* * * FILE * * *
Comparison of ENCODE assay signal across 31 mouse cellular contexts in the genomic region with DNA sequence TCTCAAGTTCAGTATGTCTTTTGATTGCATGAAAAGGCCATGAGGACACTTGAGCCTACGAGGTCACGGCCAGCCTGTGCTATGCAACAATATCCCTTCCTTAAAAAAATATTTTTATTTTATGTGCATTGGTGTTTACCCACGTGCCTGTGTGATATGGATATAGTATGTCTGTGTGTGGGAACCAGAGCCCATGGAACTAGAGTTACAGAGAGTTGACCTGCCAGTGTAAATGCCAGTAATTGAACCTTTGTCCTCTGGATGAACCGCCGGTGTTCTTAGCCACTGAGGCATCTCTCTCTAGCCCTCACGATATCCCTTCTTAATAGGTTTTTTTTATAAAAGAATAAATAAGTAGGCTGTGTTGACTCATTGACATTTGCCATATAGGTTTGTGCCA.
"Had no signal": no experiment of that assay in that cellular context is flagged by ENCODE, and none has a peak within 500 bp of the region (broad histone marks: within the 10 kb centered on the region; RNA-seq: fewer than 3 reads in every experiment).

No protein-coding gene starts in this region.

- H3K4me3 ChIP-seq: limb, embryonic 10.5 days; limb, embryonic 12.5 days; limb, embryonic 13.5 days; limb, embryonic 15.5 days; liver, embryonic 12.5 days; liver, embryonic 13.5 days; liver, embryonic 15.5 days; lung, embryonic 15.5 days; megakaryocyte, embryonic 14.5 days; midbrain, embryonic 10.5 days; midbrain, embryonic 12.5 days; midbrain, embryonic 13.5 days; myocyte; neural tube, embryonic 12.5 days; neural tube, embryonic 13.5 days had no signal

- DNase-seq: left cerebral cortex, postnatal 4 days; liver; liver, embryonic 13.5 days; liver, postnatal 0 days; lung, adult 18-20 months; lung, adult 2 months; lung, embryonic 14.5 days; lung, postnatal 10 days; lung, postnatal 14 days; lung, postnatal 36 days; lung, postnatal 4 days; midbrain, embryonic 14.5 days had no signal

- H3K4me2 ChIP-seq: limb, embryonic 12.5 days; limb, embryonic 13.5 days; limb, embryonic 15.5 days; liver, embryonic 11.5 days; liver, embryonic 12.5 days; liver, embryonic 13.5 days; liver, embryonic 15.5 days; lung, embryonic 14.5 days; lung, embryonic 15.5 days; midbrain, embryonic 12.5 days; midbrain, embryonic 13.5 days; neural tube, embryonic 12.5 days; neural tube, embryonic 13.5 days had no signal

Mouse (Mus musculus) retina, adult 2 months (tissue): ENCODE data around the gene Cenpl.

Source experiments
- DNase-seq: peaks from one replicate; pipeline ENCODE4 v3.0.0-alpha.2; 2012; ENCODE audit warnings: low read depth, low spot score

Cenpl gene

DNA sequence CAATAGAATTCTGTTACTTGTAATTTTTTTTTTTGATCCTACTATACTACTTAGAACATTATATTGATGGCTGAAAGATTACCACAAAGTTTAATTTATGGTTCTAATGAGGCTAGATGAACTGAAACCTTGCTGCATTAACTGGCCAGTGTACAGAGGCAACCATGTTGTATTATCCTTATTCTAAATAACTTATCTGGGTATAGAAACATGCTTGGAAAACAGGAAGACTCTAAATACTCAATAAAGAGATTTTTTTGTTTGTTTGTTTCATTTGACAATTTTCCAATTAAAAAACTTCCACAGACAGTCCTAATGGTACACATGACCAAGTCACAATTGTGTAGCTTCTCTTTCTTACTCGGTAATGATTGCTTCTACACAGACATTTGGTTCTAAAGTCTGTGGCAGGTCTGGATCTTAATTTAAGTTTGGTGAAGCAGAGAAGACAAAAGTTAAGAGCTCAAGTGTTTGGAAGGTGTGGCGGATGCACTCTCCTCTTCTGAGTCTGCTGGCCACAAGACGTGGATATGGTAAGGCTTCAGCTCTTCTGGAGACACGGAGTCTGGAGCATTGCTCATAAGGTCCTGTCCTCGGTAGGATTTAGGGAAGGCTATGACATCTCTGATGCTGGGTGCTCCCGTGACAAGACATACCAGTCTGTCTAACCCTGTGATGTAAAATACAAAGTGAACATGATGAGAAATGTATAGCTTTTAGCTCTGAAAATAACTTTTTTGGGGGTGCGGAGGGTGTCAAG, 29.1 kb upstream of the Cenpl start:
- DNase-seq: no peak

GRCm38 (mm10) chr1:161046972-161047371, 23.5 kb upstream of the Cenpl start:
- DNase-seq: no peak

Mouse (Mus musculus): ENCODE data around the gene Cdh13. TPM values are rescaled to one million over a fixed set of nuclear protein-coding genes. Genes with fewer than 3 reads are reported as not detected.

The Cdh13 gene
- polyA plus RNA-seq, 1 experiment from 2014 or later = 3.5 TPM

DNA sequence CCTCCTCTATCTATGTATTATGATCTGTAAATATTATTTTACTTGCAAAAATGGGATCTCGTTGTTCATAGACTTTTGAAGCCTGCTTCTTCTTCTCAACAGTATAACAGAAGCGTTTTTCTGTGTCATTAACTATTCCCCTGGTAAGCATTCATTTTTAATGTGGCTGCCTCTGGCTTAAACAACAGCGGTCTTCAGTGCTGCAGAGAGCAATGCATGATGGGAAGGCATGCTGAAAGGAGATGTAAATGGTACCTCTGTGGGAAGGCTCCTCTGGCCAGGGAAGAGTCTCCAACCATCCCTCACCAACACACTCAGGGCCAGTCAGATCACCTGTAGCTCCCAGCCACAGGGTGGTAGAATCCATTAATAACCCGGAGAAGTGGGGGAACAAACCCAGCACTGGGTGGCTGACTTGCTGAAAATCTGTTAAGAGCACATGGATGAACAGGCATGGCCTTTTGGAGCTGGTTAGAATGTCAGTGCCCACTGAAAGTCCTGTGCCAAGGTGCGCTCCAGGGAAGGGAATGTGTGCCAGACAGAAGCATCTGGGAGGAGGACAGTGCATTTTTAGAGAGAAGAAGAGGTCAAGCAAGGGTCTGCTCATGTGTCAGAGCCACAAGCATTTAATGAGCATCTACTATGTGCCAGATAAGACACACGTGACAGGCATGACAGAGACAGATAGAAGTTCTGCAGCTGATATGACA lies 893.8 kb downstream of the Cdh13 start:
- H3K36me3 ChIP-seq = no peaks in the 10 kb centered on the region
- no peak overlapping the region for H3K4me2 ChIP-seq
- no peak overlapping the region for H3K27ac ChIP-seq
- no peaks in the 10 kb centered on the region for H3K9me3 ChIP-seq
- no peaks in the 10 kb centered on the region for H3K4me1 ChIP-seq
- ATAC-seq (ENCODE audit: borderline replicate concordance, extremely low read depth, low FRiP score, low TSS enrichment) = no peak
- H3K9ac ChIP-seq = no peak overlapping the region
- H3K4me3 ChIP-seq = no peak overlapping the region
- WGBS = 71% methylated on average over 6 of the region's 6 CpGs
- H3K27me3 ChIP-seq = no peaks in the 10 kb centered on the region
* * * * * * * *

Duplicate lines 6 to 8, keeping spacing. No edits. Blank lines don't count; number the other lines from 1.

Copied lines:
- H3K4me2 ChIP-seq: limb, embryonic 12.5 days; limb, embryonic 13.5 days; limb, embryonic 15.5 days; liver, embryonic 11.5 days; liver, embryonic 12.5 days; liver, embryonic 13.5 days; liver, embryonic 15.5 days; lung, embryonic 14.5 days; lung, embryonic 15.5 days; midbrain, embryonic 12.5 days; midbrain, embryonic 13.5 days; neural tube, embryonic 12.5 days; neural tube, embryonic 13.5 days had no signal

Mouse (Mus musculus) retina, adult 2 months (tissue): ENCODE data around the gene Cenpl.

Source experiments